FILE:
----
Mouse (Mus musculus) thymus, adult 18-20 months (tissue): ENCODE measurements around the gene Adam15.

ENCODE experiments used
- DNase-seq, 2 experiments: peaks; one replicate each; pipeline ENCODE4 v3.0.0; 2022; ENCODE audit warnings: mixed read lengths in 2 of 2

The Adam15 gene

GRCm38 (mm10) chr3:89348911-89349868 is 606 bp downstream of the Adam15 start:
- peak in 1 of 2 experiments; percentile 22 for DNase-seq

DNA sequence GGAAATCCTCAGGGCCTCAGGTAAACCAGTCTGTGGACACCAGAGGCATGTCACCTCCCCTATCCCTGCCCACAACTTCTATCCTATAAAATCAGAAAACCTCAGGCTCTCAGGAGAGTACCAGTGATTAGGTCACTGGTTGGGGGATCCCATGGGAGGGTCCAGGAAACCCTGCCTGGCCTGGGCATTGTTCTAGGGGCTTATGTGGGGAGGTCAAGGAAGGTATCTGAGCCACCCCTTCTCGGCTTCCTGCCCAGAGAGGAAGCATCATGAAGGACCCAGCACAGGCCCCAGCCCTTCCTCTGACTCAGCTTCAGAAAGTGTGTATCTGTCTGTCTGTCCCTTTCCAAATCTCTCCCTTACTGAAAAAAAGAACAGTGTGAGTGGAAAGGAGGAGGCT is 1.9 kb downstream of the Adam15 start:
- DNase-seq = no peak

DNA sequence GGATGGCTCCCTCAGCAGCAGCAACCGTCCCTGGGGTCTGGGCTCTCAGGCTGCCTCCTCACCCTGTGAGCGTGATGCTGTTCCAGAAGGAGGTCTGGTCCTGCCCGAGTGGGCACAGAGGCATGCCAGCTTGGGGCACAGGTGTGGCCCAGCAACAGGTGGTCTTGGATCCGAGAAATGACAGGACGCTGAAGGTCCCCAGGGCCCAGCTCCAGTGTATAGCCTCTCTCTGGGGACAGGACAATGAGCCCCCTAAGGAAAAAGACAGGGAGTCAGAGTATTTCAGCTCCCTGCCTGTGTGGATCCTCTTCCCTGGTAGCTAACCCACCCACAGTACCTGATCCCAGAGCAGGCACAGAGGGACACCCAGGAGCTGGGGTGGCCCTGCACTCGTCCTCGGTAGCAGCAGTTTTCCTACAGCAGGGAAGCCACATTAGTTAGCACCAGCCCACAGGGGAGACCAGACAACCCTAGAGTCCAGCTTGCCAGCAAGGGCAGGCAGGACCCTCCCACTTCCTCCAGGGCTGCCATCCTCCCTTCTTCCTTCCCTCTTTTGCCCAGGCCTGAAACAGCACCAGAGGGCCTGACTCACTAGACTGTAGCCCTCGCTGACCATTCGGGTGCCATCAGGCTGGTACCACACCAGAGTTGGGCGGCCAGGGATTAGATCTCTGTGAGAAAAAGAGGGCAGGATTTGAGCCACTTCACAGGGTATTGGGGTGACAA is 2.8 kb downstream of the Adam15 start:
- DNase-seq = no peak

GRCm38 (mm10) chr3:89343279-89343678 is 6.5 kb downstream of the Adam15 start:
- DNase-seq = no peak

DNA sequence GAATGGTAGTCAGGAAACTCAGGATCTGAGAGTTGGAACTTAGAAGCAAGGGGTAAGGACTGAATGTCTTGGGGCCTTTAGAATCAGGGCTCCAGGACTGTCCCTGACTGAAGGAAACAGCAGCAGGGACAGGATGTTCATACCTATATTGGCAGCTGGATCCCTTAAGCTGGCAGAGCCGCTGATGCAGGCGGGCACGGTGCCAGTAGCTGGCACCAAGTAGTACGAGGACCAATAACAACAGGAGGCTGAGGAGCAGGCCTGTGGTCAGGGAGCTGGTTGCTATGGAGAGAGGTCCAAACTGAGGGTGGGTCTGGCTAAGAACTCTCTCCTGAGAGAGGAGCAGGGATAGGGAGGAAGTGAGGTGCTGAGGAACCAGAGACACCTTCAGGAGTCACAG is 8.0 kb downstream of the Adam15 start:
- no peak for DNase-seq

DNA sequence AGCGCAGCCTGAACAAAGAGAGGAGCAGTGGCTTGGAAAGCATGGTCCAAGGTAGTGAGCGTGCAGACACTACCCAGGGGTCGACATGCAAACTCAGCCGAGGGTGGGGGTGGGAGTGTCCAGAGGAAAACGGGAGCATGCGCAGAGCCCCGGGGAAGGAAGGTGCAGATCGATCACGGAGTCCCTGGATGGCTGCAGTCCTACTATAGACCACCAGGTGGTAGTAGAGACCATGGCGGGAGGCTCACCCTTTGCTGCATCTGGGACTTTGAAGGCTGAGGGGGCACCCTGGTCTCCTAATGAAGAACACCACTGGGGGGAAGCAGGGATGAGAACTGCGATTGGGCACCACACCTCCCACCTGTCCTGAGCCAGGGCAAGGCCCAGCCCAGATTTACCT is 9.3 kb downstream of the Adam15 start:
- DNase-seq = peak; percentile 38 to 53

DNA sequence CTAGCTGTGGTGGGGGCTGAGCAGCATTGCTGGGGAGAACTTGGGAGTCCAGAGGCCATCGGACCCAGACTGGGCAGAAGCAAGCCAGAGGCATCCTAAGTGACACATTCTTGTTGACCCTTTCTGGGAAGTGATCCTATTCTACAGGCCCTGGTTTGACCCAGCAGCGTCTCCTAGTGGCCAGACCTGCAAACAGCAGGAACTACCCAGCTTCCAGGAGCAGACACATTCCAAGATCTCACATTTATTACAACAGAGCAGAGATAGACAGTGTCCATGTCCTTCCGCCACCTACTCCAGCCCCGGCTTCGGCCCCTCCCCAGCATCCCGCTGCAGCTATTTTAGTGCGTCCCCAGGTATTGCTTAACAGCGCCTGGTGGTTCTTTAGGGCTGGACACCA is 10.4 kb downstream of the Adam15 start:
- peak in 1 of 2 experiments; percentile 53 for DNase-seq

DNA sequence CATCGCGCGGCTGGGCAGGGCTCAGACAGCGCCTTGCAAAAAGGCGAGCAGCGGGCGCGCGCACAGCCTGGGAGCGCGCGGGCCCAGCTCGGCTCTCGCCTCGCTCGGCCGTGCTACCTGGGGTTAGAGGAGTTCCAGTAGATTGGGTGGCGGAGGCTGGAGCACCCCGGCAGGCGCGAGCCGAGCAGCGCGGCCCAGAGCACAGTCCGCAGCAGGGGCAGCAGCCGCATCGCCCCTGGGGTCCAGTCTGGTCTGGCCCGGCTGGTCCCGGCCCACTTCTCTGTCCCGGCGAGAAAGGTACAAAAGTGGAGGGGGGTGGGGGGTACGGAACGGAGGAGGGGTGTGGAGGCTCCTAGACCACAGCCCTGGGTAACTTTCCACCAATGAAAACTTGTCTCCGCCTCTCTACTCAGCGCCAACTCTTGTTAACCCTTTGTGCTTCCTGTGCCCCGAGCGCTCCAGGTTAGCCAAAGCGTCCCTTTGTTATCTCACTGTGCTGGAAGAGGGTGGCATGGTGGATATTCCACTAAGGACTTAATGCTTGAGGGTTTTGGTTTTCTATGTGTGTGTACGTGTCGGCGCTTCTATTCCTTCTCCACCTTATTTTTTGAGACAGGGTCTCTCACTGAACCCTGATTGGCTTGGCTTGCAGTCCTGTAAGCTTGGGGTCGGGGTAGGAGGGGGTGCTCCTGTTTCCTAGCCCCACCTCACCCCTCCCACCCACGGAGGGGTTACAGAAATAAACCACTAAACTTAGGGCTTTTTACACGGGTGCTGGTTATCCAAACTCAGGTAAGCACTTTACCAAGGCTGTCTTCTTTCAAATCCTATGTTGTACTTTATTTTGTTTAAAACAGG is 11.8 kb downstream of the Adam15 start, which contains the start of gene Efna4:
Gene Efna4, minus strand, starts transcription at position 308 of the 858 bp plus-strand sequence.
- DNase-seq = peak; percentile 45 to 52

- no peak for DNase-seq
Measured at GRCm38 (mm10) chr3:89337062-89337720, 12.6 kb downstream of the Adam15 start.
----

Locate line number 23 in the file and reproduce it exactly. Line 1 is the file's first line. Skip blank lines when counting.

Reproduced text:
Measured at GRCm38 (mm10) chr3:89337062-89337720, 12.6 kb downstream of the Adam15 start.